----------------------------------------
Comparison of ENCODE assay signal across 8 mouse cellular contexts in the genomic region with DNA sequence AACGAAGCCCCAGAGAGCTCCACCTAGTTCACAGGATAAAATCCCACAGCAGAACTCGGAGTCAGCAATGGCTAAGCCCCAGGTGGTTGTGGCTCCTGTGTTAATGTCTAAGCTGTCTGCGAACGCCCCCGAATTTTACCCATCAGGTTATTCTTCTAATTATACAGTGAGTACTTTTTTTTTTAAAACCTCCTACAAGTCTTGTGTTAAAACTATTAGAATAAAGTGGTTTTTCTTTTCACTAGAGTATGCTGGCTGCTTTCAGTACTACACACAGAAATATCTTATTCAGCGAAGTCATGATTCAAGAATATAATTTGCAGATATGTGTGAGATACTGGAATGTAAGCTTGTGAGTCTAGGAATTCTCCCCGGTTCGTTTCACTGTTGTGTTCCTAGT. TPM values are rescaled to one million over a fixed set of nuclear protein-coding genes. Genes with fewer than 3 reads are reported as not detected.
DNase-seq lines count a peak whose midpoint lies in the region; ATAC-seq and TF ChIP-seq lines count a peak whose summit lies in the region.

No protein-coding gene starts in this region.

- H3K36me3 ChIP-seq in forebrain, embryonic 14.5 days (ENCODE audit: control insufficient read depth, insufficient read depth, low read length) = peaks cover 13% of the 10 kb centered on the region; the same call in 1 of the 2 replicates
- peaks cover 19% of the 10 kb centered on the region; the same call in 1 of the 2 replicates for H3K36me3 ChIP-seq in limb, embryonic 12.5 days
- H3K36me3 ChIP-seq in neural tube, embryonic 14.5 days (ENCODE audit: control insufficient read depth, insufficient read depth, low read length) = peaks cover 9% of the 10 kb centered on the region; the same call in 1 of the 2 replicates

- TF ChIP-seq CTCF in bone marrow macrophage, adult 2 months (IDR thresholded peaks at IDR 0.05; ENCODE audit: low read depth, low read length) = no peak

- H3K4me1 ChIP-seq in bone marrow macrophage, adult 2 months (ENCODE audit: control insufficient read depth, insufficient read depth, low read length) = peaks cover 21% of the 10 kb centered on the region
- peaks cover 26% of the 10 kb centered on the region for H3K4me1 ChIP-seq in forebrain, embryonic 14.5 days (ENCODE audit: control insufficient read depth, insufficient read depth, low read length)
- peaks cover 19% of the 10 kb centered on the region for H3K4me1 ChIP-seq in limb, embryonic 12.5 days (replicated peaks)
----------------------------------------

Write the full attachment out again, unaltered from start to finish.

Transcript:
Comparison of ENCODE assay signal across 8 mouse cellular contexts in the genomic region with DNA sequence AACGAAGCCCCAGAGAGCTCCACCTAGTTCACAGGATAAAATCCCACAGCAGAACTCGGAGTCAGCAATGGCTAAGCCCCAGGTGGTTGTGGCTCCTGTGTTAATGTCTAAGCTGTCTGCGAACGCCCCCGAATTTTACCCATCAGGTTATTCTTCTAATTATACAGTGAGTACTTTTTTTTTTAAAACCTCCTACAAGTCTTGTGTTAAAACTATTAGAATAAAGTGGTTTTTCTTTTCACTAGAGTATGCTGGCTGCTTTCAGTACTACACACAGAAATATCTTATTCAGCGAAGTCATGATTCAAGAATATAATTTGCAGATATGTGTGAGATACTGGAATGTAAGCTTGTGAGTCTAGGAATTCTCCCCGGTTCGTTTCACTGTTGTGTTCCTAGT. TPM values are rescaled to one million over a fixed set of nuclear protein-coding genes. Genes with fewer than 3 reads are reported as not detected.
DNase-seq lines count a peak whose midpoint lies in the region; ATAC-seq and TF ChIP-seq lines count a peak whose summit lies in the region.

No protein-coding gene starts in this region.

- H3K36me3 ChIP-seq in forebrain, embryonic 14.5 days (ENCODE audit: control insufficient read depth, insufficient read depth, low read length) = peaks cover 13% of the 10 kb centered on the region; the same call in 1 of the 2 replicates
- peaks cover 19% of the 10 kb centered on the region; the same call in 1 of the 2 replicates for H3K36me3 ChIP-seq in limb, embryonic 12.5 days
- H3K36me3 ChIP-seq in neural tube, embryonic 14.5 days (ENCODE audit: control insufficient read depth, insufficient read depth, low read length) = peaks cover 9% of the 10 kb centered on the region; the same call in 1 of the 2 replicates

- TF ChIP-seq CTCF in bone marrow macrophage, adult 2 months (IDR thresholded peaks at IDR 0.05; ENCODE audit: low read depth, low read length) = no peak

- H3K4me1 ChIP-seq in bone marrow macrophage, adult 2 months (ENCODE audit: control insufficient read depth, insufficient read depth, low read length) = peaks cover 21% of the 10 kb centered on the region
- peaks cover 26% of the 10 kb centered on the region for H3K4me1 ChIP-seq in forebrain, embryonic 14.5 days (ENCODE audit: control insufficient read depth, insufficient read depth, low read length)
- peaks cover 19% of the 10 kb centered on the region for H3K4me1 ChIP-seq in limb, embryonic 12.5 days (replicated peaks)